Ruling by EU could mark end of credit card charges
Consumers will no longer have to pay surcharges for using credit cards from the start of next year. New European Union rules will ban the charge that can add 2% to the cost of goods or services.
The worst offenders currently are airlines and ticket sellers, and small businesses which typically add a fee for cards.
But the revised EU Payment Services Directive will ban surcharging on all payment cards covered by the EU Interchange Fee Regulation.
It comes into force on January 13, according to a spokeswoman for the Republic’s Department of Finance.
This means a merchant will no longer be able to charge extra for accepting a consumer card covered by that regulation.
This will ban surcharges on Visa and Mastercard credit card payments.
The spokeswoman said this would lead to the end of surcharging on the vast majority of consumer cards.
However, some cards not covered by EU rules will still be able to impose surcharges. These are understood to include Diners Club and American Express cards.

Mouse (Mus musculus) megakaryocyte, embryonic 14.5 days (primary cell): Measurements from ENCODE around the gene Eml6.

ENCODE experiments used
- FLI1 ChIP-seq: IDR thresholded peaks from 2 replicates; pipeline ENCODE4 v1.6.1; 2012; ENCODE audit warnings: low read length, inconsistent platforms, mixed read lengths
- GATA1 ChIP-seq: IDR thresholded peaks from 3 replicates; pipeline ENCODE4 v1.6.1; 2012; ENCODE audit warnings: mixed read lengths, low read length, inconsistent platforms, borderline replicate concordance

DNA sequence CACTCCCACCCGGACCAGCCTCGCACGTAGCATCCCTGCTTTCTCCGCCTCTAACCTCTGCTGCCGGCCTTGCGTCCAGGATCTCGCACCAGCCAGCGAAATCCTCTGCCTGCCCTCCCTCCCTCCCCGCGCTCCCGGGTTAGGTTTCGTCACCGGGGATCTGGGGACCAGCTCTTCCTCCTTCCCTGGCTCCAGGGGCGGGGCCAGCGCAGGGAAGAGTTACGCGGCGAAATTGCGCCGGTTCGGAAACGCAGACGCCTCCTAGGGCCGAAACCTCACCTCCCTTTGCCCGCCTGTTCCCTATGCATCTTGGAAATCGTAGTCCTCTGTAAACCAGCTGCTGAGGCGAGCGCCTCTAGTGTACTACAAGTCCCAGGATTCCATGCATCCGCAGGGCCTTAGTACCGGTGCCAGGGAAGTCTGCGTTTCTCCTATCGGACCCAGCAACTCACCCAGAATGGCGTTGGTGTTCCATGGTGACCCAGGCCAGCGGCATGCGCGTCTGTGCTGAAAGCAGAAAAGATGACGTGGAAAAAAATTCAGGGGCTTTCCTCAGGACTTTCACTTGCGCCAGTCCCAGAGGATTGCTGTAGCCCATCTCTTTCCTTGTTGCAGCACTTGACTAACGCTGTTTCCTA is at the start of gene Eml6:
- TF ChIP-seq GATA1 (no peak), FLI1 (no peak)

If a merchant imposes surcharges on those cards, the surcharge must not exceed the direct costs borne by the merchant to accept the card.
Ryanair imposes a 2% surcharge on the value of transactions for those who pay by credit card. A Ryanair spokesman said: “If there are any changes to the law in this area, then we will comply with it as we always do.
“Our credit card charge reflects the cost of processing credit card payments, including bank charges.”
Consumer groups said the change in the law is likely to mean some companies will simply put up their prices, to make up for the loss of charges they impose on card payments.
Other entities guilty of heavy surcharges include takeaway firms Hungryhouse and Just Eat as well as the DVLA which charges a flat fee of £2.50 for using a card.
Belfast Telegraph Digital